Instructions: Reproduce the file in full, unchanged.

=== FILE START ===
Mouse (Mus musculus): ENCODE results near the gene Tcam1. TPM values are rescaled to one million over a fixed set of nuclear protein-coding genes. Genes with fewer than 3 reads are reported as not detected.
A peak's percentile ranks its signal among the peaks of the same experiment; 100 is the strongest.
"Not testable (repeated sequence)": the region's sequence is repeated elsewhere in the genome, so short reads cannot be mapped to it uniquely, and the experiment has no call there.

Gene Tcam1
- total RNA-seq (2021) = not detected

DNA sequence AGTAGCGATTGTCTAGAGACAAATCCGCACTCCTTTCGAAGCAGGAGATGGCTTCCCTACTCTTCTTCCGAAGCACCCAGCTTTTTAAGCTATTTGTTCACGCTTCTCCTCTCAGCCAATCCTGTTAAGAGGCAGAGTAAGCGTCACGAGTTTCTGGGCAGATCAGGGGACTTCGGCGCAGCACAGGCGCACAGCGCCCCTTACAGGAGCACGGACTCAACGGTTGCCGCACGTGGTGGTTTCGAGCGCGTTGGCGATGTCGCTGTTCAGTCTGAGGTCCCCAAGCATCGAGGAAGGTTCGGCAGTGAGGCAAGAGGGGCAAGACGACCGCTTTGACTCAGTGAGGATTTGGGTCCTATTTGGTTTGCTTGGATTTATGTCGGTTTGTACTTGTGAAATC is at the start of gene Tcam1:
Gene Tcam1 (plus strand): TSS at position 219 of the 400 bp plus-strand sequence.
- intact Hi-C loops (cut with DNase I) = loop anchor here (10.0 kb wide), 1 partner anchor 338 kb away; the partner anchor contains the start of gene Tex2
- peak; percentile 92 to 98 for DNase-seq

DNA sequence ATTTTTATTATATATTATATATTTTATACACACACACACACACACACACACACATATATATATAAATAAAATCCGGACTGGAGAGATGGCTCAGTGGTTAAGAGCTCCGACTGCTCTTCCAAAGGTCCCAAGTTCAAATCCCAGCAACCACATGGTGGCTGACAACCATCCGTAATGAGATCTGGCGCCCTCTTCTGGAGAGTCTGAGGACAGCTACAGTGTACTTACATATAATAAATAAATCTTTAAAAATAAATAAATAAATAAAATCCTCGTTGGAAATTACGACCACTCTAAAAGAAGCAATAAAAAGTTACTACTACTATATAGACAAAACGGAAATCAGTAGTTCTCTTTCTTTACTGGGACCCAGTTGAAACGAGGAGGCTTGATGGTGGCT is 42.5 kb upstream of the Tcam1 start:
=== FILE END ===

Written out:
Mouse (Mus musculus): ENCODE results near the gene Tcam1. TPM values are rescaled to one million over a fixed set of nuclear protein-coding genes. Genes with fewer than 3 reads are reported as not detected.
A peak's percentile ranks its signal among the peaks of the same experiment; 100 is the strongest.
"Not testable (repeated sequence)": the region's sequence is repeated elsewhere in the genome, so short reads cannot be mapped to it uniquely, and the experiment has no call there.

Gene Tcam1
- total RNA-seq (2021) = not detected

DNA sequence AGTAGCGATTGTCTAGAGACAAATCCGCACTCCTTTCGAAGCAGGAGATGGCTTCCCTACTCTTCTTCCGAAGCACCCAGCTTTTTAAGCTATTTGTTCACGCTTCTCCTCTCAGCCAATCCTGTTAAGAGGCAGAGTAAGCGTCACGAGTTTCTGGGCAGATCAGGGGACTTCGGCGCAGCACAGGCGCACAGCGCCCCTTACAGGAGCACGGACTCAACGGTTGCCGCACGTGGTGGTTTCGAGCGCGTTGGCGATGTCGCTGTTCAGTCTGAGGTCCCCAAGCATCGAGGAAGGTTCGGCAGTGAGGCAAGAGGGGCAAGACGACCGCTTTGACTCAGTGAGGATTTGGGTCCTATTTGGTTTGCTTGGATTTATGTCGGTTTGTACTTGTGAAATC is at the start of gene Tcam1:
Gene Tcam1 (plus strand): TSS at position 219 of the 400 bp plus-strand sequence.
- intact Hi-C loops (cut with DNase I) = loop anchor here (10.0 kb wide), 1 partner anchor 338 kb away; the partner anchor contains the start of gene Tex2
- peak; percentile 92 to 98 for DNase-seq

DNA sequence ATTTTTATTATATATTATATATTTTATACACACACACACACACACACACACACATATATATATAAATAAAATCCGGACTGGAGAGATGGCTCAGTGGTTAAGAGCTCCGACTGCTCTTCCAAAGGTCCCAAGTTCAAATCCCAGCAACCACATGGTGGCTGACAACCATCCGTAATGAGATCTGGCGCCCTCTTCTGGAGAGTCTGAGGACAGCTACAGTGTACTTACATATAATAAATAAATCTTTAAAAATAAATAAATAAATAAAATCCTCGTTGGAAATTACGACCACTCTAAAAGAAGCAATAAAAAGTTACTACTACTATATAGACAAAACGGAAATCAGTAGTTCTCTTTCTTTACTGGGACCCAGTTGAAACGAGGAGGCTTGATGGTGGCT is 42.5 kb upstream of the Tcam1 start: